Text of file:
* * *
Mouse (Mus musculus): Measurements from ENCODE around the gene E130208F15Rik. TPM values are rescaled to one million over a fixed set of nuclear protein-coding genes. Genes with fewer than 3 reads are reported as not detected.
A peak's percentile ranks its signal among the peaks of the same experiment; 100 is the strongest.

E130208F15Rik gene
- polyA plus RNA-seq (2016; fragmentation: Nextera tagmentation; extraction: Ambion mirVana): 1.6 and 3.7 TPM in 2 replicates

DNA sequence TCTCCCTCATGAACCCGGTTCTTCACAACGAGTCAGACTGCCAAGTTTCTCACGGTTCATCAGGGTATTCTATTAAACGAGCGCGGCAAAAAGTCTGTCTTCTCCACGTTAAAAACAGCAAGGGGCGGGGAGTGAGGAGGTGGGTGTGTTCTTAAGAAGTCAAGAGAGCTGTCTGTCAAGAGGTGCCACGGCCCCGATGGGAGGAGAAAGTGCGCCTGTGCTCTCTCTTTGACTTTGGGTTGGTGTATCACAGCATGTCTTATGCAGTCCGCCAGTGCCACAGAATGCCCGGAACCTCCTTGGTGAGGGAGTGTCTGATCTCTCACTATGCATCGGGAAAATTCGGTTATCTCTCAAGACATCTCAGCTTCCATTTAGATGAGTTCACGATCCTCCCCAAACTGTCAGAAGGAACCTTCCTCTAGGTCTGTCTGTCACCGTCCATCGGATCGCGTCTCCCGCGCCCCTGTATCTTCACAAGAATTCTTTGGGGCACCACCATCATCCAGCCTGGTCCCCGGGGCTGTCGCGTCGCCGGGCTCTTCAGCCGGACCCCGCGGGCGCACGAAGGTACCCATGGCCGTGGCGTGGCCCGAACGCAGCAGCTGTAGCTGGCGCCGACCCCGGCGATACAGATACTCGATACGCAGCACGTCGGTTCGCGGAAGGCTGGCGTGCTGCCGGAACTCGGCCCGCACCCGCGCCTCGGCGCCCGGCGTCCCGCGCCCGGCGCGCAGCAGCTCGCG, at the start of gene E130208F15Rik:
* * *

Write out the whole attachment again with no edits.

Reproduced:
Mouse (Mus musculus): Measurements from ENCODE around the gene E130208F15Rik. TPM values are rescaled to one million over a fixed set of nuclear protein-coding genes. Genes with fewer than 3 reads are reported as not detected.
A peak's percentile ranks its signal among the peaks of the same experiment; 100 is the strongest.

E130208F15Rik gene
- polyA plus RNA-seq (2016; fragmentation: Nextera tagmentation; extraction: Ambion mirVana): 1.6 and 3.7 TPM in 2 replicates

DNA sequence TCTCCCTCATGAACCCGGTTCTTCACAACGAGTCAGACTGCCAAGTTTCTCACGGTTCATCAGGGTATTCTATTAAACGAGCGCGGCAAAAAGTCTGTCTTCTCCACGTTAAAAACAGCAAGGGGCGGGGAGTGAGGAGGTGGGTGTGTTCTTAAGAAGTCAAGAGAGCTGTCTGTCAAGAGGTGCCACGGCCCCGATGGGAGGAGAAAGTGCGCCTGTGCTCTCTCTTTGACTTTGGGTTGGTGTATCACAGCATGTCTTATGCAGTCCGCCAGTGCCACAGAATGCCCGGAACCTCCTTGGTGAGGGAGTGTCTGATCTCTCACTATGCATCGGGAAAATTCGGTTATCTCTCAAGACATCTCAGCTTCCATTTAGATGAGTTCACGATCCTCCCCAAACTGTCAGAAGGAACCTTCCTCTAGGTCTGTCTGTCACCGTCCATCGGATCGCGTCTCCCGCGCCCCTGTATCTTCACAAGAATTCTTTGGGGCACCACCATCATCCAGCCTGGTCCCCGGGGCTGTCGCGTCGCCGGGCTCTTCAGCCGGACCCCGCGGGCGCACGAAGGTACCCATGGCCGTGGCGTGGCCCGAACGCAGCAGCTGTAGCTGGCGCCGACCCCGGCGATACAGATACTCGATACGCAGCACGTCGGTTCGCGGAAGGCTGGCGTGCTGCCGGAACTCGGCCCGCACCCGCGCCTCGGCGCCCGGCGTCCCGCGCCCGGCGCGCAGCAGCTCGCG, at the start of gene E130208F15Rik: